government probably shouldn't invest, either.
Beardsley, of Kereos, said the restrictions "are like saying we're only going
to support people who haven't won the gold medal in the Olympics."
PRAISE FOR BOND
Both BIO and the NCVA heaped praise on Bond for pressing the issue so hard.
"We love him. He really carried our water here," said Ellen Dadisman, a BIO
The groups have contributed to Bond's campaign, but only small amounts. BIO's
political action committee donated $1,000 to Bond in 2004, when he last ran for
re-election. And the venture-capital group gave him $8,000 that cycle. In
addition, a former legislative aide to Bond, Brent Franzel, is a top lobbyist
for the Missouri Biotechnology Association, an affiliate of the national
Still, neither group has endorsed the deal. That's because the House bill goes
even further, with almost no restrictions on the ability of venture
capital-backed firms to win small-business grant money.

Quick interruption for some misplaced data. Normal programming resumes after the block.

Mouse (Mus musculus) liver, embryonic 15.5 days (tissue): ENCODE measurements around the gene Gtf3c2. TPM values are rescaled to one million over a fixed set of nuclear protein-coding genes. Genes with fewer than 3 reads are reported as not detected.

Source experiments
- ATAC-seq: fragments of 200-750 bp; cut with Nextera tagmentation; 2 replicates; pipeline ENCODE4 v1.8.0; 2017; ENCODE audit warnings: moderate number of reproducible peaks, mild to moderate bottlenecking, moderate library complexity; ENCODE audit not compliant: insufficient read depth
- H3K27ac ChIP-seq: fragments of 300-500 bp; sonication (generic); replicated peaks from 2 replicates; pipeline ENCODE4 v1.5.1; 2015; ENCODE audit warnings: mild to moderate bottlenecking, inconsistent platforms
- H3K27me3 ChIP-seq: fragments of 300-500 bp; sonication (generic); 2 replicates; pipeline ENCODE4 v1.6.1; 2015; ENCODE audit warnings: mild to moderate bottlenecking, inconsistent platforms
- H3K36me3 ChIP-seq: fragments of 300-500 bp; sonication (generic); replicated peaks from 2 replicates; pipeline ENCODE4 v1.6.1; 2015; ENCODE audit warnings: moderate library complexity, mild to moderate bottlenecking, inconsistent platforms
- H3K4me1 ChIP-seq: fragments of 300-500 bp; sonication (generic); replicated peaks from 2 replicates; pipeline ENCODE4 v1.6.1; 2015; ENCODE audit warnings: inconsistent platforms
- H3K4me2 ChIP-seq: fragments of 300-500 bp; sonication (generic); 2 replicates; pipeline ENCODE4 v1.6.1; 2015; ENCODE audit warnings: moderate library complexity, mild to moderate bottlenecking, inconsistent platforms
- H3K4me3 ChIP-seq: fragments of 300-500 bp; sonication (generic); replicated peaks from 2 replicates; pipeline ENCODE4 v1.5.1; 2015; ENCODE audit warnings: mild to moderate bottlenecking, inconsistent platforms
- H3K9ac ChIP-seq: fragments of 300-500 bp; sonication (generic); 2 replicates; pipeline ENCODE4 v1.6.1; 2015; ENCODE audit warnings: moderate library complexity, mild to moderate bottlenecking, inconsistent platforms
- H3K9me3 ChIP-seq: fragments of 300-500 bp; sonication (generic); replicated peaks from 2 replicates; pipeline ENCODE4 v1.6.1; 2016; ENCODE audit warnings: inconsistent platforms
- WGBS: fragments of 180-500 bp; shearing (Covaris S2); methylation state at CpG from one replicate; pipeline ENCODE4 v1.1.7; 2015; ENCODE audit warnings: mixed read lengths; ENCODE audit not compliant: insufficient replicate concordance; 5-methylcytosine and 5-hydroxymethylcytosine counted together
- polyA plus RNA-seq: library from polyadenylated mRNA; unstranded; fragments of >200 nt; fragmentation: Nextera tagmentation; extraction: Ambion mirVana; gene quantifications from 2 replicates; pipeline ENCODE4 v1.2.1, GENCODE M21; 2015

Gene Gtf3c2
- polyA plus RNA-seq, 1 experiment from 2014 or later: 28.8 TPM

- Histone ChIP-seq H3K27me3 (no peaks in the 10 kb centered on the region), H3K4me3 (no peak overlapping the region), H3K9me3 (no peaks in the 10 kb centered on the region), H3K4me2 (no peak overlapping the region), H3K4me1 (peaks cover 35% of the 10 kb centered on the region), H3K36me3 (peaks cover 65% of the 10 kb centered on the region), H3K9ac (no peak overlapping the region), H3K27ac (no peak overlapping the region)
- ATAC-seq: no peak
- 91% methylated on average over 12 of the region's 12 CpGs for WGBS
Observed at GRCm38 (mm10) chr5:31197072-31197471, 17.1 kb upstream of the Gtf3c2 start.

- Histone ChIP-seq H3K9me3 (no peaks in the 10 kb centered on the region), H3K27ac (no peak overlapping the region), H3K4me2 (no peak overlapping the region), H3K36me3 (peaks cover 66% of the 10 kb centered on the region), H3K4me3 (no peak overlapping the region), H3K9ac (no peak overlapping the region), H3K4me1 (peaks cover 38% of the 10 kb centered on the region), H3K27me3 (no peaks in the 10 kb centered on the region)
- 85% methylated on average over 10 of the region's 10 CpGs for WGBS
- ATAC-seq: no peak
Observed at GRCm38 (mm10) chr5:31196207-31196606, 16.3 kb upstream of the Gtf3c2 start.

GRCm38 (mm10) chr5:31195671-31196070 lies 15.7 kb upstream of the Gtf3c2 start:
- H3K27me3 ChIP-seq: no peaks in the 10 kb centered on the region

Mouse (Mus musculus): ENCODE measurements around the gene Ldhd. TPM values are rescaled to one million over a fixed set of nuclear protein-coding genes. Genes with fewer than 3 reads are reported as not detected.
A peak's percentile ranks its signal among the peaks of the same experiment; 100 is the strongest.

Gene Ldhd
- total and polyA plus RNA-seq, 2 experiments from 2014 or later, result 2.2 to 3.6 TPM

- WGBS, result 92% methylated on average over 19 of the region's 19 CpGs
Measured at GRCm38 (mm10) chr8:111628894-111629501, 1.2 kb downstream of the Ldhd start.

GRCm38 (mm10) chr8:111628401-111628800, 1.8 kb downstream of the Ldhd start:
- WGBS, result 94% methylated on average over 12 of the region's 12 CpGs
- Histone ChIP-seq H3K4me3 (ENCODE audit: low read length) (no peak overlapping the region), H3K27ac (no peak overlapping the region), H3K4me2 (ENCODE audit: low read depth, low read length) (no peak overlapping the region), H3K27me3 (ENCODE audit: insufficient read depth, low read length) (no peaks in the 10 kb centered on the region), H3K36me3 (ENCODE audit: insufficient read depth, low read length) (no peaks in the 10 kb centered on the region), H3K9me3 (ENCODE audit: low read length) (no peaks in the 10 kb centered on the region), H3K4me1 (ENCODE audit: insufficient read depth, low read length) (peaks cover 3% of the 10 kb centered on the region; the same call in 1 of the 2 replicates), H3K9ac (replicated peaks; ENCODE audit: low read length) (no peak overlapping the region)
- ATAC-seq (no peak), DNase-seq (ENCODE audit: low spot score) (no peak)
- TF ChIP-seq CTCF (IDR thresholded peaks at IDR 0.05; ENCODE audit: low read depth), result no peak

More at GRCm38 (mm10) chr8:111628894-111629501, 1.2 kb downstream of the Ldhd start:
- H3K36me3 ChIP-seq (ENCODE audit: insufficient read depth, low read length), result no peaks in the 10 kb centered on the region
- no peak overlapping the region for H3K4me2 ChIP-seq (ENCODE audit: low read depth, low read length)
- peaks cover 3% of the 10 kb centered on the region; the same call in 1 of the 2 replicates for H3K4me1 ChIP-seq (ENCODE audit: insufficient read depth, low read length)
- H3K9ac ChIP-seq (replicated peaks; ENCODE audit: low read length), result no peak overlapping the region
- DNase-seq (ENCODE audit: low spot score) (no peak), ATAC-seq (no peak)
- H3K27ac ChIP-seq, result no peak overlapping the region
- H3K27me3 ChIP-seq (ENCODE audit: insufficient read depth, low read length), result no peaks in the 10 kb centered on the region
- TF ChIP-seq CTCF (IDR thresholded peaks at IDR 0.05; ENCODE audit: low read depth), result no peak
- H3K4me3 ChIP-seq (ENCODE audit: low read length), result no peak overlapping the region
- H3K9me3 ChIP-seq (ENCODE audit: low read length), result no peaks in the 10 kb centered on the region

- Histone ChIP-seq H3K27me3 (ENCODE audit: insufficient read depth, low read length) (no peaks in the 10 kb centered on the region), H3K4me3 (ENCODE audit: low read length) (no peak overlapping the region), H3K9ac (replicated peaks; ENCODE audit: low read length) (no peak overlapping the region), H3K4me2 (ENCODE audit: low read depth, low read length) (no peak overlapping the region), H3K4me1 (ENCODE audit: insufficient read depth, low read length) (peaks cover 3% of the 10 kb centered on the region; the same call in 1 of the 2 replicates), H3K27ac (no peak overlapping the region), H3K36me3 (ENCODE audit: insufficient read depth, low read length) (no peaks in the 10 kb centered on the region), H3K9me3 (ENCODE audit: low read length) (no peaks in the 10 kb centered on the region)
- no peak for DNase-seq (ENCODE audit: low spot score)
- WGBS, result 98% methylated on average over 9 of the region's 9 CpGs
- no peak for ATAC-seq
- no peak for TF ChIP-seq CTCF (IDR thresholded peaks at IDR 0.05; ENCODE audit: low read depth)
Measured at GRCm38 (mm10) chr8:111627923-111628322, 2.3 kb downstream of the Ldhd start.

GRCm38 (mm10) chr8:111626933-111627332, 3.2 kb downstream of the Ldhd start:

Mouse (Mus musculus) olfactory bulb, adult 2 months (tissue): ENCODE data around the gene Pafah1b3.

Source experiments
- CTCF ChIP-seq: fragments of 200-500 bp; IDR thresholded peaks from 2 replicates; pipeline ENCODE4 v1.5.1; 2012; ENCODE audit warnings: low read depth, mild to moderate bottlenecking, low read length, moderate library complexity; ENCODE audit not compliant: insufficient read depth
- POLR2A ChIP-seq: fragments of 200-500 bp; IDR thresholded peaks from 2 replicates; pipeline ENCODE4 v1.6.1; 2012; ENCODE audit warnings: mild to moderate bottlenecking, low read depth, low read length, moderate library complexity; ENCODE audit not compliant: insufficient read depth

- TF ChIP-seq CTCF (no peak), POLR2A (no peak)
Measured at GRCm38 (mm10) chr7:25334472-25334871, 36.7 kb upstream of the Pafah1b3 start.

Officials with the American Small Business League say both proposals will tilt
the playing field toward well-heeled firms.
In the current economic slump, small businesses need as much help as they can
get, said Lloyd Chapman, ASBL's president, in a release after the Senate
committee vote. But the House and Senate bills are "pandering to wealthy
The House has passed its version of the legislation. The Senate has yet to take
up the Kerry-Bond bill.
It will compete for time on a crowded and short legislative calendar when
lawmakers return next month. With only a few weeks remaining in this
congressional session to secure final passage, lawmakers may opt for a
short-term renewal of the current program, leaving the venture-capital
restrictions in place.
But both Bond and Kerry said they are committed to pushing through the
By Michael Buettner
The Post and Courier
August 18, 2008